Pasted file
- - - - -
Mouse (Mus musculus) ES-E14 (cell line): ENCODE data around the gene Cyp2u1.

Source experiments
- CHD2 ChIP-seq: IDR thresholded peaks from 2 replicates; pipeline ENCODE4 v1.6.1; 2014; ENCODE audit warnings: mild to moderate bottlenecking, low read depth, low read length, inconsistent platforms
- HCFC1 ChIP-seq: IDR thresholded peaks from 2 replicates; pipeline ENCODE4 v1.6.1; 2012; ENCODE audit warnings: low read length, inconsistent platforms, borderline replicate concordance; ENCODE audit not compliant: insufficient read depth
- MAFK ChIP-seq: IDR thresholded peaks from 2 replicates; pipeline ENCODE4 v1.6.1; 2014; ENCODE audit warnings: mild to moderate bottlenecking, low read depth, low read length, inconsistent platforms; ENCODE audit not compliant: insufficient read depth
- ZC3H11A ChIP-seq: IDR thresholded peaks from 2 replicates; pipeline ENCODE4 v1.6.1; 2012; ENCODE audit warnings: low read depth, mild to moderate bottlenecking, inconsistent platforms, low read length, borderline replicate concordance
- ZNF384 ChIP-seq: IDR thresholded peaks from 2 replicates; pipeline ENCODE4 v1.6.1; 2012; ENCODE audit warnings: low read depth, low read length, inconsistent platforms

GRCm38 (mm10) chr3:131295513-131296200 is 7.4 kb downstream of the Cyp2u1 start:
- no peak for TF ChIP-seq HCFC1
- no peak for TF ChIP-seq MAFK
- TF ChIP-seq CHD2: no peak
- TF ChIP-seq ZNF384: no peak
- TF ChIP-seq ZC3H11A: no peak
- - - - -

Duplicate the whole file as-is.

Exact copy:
Mouse (Mus musculus) ES-E14 (cell line): ENCODE data around the gene Cyp2u1.

Source experiments
- CHD2 ChIP-seq: IDR thresholded peaks from 2 replicates; pipeline ENCODE4 v1.6.1; 2014; ENCODE audit warnings: mild to moderate bottlenecking, low read depth, low read length, inconsistent platforms
- HCFC1 ChIP-seq: IDR thresholded peaks from 2 replicates; pipeline ENCODE4 v1.6.1; 2012; ENCODE audit warnings: low read length, inconsistent platforms, borderline replicate concordance; ENCODE audit not compliant: insufficient read depth
- MAFK ChIP-seq: IDR thresholded peaks from 2 replicates; pipeline ENCODE4 v1.6.1; 2014; ENCODE audit warnings: mild to moderate bottlenecking, low read depth, low read length, inconsistent platforms; ENCODE audit not compliant: insufficient read depth
- ZC3H11A ChIP-seq: IDR thresholded peaks from 2 replicates; pipeline ENCODE4 v1.6.1; 2012; ENCODE audit warnings: low read depth, mild to moderate bottlenecking, inconsistent platforms, low read length, borderline replicate concordance
- ZNF384 ChIP-seq: IDR thresholded peaks from 2 replicates; pipeline ENCODE4 v1.6.1; 2012; ENCODE audit warnings: low read depth, low read length, inconsistent platforms

GRCm38 (mm10) chr3:131295513-131296200 is 7.4 kb downstream of the Cyp2u1 start:
- no peak for TF ChIP-seq HCFC1
- no peak for TF ChIP-seq MAFK
- TF ChIP-seq CHD2: no peak
- TF ChIP-seq ZNF384: no peak
- TF ChIP-seq ZC3H11A: no peak